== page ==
van Blijderveen et al. (2014) [51] Population-based observational case-control study 13 787 Not reported/not applicable Not reported/not applicable Not reported/not applicable >130 12.5 mg/25 mg 12.5 mg/25 mg Not reported/not applicable
aThe sample size includes only patients participating in the comparative analysis.

Results

The complete study selection process is shown in Fig. 1. We screened a total of 1289 articles, abstracts and meta-analysis. We excluded 1012 which were duplicated or unrelated to the topic, 277 proved relevant to the topic. Only 37 complied with our inclusion criteria and were included in our meta-analysis. Twenty-eight (2–29) from these 37 were dealing with indirect comparison between hydrochlorothiazide and chlorthalidone through placebo and 9 [8,44–51] with direct comparison between both preparations. Summarized extracted data about the year of publication, duration of treatment, number of patients and baseline SBP/DBP levels, levels of serum sodium, levels of serum potassium is presented in Tables 1 and 2. These studies were published between 1975 and 2018. The duration of trials covering indirect comparing was between 4 and 52 weeks and for direct comparison duration of trials was between 6 and 346 weeks. Even though the duration for the indirect comparisons is 4–52 weeks – only one of the studies is beyond the 12-week mark and for the direct comparison where studies were between 6 and 346 weeks only two of the studies were beyond the 18-week mark. In total, 6045 patients participated in the trials representing indirect comparison; and 51 789 patients participated in the trials related to direct comparisons. Patients with mild to moderate essential hypertension of both sexes were included. Four trials were observational and 33 were randomized controlled. Due to a great variety of doses, we chose to analyze the data for most commonly used 12.5–25 mg for both preparations. There are only two studies where 15 mg chlorthalidone dose was used [24,39]. All of the included studies were published in English.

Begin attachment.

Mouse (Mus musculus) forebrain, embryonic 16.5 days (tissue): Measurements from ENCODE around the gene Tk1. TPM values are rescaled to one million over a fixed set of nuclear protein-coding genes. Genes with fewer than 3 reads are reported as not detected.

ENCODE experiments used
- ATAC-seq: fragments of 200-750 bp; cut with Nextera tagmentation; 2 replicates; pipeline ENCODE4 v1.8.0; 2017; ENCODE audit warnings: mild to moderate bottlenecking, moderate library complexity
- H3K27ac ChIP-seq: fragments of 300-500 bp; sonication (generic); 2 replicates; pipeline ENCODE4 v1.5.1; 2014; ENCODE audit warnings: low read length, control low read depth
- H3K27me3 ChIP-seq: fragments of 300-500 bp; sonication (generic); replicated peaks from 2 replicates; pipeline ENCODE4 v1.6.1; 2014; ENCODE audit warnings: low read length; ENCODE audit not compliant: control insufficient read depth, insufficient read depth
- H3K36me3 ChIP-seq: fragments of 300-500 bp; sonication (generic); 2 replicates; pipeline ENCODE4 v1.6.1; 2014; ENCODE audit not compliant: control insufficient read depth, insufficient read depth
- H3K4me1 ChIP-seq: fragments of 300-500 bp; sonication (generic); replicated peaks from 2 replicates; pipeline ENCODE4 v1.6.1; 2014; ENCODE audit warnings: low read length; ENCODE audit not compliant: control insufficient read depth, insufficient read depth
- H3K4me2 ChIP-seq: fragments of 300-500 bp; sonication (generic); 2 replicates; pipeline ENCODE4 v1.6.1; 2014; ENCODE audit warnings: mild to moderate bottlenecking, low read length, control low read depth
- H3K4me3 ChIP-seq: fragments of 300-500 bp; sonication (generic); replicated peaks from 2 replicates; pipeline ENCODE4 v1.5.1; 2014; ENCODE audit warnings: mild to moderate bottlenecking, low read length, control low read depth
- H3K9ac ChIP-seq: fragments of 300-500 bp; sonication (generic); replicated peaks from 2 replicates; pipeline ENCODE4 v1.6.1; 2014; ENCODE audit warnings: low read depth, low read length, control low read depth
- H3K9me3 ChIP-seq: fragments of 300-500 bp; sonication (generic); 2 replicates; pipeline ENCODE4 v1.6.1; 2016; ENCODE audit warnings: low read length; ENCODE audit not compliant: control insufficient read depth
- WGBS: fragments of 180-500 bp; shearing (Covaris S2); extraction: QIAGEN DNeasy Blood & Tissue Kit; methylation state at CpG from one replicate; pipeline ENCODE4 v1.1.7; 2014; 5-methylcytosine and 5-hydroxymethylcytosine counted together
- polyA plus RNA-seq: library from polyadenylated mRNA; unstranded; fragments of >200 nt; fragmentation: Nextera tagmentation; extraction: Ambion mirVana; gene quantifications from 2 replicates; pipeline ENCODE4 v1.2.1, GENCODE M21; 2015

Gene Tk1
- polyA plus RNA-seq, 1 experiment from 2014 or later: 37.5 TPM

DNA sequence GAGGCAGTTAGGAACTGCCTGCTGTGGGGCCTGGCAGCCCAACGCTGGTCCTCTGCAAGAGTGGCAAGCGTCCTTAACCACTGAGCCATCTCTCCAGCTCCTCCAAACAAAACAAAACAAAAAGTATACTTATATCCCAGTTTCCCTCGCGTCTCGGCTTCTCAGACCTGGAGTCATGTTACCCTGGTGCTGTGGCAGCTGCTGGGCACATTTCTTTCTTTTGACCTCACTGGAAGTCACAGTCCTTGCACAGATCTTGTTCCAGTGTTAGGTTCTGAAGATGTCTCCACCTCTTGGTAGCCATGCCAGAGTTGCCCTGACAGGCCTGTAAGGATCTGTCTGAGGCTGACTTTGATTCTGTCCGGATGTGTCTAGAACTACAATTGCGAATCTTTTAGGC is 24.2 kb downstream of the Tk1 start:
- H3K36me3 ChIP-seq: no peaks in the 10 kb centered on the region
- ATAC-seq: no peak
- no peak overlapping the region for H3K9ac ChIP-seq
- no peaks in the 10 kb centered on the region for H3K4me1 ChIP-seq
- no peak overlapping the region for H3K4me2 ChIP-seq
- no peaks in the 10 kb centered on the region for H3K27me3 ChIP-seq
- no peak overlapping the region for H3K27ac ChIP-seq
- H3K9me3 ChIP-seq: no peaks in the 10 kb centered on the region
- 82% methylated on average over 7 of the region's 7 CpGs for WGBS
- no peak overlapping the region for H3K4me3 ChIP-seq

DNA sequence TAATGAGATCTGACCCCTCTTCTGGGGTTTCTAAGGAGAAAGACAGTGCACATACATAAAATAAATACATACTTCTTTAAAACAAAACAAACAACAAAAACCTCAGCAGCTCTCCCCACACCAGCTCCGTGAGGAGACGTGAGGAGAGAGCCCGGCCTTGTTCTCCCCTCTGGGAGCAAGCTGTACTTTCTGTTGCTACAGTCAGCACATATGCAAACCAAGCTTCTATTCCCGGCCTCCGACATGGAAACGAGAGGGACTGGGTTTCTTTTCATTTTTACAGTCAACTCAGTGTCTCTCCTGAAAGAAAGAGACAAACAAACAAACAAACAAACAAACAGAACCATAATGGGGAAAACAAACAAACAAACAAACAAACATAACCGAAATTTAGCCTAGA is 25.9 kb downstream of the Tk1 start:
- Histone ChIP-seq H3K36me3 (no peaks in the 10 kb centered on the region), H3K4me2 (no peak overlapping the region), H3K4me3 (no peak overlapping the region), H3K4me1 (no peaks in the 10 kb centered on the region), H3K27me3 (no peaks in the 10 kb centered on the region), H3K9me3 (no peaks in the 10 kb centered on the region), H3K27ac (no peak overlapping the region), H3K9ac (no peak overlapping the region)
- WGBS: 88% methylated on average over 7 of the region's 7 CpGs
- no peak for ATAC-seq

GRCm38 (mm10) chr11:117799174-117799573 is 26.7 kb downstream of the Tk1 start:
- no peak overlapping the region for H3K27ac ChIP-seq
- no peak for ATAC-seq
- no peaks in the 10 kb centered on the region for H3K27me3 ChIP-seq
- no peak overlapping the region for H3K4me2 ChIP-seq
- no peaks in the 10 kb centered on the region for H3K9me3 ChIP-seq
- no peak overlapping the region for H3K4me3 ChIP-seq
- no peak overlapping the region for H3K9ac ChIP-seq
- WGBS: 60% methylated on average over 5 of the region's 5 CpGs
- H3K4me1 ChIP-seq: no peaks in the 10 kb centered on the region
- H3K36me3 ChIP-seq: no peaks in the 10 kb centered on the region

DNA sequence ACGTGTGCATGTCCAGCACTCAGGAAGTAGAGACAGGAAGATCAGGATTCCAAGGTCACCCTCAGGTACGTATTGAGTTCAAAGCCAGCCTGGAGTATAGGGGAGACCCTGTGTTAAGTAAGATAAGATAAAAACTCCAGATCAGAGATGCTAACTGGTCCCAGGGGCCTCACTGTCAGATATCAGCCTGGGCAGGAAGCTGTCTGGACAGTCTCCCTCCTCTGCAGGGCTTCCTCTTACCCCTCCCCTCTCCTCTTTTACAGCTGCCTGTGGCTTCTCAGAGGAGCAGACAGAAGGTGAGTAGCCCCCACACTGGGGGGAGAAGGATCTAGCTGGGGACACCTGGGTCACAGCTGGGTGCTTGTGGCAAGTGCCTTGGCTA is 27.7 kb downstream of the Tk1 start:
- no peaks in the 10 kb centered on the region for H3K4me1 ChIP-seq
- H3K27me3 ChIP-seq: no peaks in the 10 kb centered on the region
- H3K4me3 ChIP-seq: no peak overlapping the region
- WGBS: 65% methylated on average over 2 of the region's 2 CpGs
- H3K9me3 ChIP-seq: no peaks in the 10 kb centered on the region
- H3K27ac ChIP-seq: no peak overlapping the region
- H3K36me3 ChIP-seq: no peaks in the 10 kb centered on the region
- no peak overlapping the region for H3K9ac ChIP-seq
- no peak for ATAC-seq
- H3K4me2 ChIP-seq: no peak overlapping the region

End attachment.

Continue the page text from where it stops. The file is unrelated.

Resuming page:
Indirect treatment comparison